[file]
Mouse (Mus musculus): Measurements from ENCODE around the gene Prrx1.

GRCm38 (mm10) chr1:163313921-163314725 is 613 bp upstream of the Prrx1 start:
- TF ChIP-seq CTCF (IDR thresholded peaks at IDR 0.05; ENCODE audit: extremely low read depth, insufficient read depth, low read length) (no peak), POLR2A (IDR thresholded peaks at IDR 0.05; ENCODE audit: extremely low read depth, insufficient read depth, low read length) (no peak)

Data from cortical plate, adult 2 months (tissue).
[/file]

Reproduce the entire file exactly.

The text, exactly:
Mouse (Mus musculus): Measurements from ENCODE around the gene Prrx1.

GRCm38 (mm10) chr1:163313921-163314725 is 613 bp upstream of the Prrx1 start:
- TF ChIP-seq CTCF (IDR thresholded peaks at IDR 0.05; ENCODE audit: extremely low read depth, insufficient read depth, low read length) (no peak), POLR2A (IDR thresholded peaks at IDR 0.05; ENCODE audit: extremely low read depth, insufficient read depth, low read length) (no peak)

Data from cortical plate, adult 2 months (tissue).